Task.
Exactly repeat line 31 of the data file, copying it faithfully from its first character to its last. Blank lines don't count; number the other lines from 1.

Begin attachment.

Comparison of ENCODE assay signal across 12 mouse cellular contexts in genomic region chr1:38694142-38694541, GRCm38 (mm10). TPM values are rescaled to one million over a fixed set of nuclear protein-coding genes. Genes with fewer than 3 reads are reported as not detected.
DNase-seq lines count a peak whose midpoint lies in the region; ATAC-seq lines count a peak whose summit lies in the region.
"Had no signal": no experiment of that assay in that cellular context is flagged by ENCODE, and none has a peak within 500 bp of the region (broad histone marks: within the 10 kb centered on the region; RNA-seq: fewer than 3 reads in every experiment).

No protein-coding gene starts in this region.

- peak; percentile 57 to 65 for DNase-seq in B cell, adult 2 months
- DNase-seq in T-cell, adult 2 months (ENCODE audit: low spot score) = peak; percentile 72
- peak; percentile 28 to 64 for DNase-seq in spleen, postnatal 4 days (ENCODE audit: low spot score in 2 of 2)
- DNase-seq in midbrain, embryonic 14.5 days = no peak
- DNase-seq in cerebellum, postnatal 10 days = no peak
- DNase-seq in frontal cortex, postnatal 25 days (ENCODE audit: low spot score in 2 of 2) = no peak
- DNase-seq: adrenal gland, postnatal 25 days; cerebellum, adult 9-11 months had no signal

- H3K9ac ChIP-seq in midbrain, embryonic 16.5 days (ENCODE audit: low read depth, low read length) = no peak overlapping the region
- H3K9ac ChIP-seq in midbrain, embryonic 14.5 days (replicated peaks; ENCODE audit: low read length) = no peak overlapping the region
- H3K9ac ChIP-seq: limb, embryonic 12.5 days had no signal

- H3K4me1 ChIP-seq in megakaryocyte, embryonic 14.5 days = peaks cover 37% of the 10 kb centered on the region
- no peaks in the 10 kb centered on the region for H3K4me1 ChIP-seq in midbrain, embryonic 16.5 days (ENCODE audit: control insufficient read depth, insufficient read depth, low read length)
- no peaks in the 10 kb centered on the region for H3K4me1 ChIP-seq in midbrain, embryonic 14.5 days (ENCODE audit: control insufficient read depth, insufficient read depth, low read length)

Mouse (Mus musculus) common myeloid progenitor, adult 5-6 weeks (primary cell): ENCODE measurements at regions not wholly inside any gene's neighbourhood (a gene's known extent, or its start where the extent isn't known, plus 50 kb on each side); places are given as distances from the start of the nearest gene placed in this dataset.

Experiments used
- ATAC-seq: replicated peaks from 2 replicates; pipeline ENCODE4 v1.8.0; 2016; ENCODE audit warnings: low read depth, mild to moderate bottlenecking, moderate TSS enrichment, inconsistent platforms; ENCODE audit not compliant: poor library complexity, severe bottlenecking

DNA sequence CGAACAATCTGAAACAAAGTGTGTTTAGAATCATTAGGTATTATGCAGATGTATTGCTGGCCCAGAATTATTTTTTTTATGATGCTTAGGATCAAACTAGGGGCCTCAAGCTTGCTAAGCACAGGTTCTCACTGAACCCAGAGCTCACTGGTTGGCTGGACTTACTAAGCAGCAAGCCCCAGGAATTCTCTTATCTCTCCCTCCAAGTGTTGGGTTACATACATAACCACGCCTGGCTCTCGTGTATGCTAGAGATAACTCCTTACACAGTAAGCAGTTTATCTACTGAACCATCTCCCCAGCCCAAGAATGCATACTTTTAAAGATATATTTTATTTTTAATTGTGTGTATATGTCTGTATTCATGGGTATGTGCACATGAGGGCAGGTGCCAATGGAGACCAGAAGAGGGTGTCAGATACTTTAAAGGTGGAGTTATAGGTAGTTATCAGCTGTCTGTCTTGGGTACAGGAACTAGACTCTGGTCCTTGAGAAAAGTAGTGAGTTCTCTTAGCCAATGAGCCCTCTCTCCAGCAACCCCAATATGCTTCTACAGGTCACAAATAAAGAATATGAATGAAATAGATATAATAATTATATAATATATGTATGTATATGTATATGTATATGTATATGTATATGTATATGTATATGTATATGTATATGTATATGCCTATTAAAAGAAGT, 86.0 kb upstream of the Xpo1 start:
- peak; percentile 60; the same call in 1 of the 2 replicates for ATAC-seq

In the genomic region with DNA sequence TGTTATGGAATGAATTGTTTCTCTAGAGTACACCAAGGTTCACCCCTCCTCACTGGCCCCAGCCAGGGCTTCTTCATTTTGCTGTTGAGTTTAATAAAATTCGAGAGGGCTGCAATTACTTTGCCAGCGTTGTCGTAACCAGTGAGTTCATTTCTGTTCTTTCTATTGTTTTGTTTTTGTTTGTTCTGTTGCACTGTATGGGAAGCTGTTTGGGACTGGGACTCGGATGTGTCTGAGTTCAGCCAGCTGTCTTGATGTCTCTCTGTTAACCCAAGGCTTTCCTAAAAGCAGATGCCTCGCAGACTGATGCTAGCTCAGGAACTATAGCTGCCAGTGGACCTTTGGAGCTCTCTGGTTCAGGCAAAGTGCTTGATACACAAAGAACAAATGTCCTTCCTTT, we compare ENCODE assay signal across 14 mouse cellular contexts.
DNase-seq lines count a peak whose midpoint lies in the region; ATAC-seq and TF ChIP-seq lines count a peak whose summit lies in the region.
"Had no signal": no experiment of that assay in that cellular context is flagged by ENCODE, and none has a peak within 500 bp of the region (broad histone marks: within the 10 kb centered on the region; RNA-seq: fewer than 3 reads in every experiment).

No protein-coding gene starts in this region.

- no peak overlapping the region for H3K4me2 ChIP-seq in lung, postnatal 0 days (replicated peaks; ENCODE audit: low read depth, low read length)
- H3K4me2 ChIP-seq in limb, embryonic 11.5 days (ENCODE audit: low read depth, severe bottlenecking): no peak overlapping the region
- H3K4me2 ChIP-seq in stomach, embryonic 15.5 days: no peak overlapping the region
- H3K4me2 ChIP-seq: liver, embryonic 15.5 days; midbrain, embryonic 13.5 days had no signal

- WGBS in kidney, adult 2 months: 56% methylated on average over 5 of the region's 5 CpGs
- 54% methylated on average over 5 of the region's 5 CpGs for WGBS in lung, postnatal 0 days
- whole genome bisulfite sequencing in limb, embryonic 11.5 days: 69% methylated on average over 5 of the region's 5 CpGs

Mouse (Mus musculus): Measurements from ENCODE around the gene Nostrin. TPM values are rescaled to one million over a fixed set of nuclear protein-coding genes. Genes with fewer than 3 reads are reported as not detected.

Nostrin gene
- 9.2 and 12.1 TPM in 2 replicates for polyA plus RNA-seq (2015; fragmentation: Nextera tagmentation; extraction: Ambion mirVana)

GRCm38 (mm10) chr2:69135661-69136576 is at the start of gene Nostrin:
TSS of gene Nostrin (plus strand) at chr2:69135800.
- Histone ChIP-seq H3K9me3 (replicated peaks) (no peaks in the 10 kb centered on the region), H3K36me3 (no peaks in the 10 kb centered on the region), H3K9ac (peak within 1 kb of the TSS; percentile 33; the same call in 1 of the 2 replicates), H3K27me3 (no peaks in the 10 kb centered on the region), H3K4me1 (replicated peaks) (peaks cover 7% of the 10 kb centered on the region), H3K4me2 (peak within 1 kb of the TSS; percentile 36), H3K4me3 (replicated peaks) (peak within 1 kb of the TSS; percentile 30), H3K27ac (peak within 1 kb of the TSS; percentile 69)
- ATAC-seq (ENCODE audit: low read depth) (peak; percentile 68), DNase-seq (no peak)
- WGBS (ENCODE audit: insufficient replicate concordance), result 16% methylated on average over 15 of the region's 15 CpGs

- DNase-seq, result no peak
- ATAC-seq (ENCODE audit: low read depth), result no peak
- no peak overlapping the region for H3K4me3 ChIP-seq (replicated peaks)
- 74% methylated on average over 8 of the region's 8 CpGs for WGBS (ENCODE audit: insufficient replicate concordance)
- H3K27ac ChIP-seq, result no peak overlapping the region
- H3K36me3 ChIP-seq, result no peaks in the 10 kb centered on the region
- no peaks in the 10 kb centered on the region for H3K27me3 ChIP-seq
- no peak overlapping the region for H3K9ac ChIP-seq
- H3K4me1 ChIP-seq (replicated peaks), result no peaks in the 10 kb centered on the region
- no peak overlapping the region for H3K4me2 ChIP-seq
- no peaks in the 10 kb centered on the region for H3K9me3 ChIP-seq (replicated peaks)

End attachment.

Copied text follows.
- WGBS in kidney, adult 2 months: 56% methylated on average over 5 of the region's 5 CpGs